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Explaining State Violence in the Guatemalan Civil War: Rebel Threat and Counterinsurgency

  • Yuichi Kubota (a1)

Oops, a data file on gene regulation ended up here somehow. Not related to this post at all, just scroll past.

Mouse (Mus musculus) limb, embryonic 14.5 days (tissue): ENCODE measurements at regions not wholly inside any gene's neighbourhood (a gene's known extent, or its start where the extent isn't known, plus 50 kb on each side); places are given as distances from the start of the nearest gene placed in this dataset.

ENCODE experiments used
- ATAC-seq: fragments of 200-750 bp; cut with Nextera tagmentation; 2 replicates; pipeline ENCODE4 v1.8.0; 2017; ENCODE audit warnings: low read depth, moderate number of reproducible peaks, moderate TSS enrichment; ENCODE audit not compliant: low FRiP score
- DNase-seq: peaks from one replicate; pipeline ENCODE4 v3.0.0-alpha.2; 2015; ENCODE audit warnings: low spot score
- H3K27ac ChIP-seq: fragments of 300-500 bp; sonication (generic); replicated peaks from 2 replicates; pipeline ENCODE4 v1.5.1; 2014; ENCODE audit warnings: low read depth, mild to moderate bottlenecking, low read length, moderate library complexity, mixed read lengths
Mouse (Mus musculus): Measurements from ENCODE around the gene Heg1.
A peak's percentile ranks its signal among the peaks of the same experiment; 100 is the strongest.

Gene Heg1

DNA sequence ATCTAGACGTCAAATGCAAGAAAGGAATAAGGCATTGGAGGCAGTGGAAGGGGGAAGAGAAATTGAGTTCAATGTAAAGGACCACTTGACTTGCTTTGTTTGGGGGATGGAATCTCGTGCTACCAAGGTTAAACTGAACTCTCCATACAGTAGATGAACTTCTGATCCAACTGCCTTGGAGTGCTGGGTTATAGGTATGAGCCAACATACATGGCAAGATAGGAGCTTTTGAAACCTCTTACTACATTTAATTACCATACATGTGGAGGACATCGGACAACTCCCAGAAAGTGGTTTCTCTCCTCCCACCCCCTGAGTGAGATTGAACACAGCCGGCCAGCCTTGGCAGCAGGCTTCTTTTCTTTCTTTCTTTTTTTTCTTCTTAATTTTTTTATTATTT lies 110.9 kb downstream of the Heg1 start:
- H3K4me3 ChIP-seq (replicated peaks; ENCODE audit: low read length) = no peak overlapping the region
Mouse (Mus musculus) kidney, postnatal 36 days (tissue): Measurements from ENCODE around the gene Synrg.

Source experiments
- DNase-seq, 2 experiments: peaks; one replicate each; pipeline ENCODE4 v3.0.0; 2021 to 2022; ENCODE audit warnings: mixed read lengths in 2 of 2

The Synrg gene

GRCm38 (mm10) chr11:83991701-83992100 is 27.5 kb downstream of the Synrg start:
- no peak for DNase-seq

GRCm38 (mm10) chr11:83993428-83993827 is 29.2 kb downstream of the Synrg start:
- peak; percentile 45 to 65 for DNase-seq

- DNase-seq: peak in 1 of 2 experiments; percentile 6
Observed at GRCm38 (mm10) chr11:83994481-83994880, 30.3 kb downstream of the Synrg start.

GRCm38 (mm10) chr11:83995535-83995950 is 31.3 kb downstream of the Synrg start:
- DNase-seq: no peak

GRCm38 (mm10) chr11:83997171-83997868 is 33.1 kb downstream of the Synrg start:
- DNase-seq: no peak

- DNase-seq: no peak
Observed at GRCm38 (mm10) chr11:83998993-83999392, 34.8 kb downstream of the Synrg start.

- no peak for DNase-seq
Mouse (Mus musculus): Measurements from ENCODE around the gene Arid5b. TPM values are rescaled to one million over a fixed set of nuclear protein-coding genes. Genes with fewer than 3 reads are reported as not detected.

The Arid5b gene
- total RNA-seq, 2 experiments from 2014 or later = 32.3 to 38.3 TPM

Literature on the Guatemalan Civil War has debated whether or not state violence was triggered by rebel activities. Did the government respond to each insurrection caused by the rebels, or did it blindly target regions where antigovernment antipathy and movements had historically prevailed? Because state violence was extensive during the civil war period, the dynamism of the war could have been the reason for its occurrence. Relying on the threat-response model of state violence, this article argues that human rights violations occurred when the government perceived a rebel threat that would have seriously degraded its capability in future counterinsurgencies. The article employs propensity score matching to address the problem of confounding in empirical analysis, and reveals that rebel attacks, particularly those targeting security apparatus and resulting in human injury, increased the likelihood of state violence in the Guatemalan Civil War.

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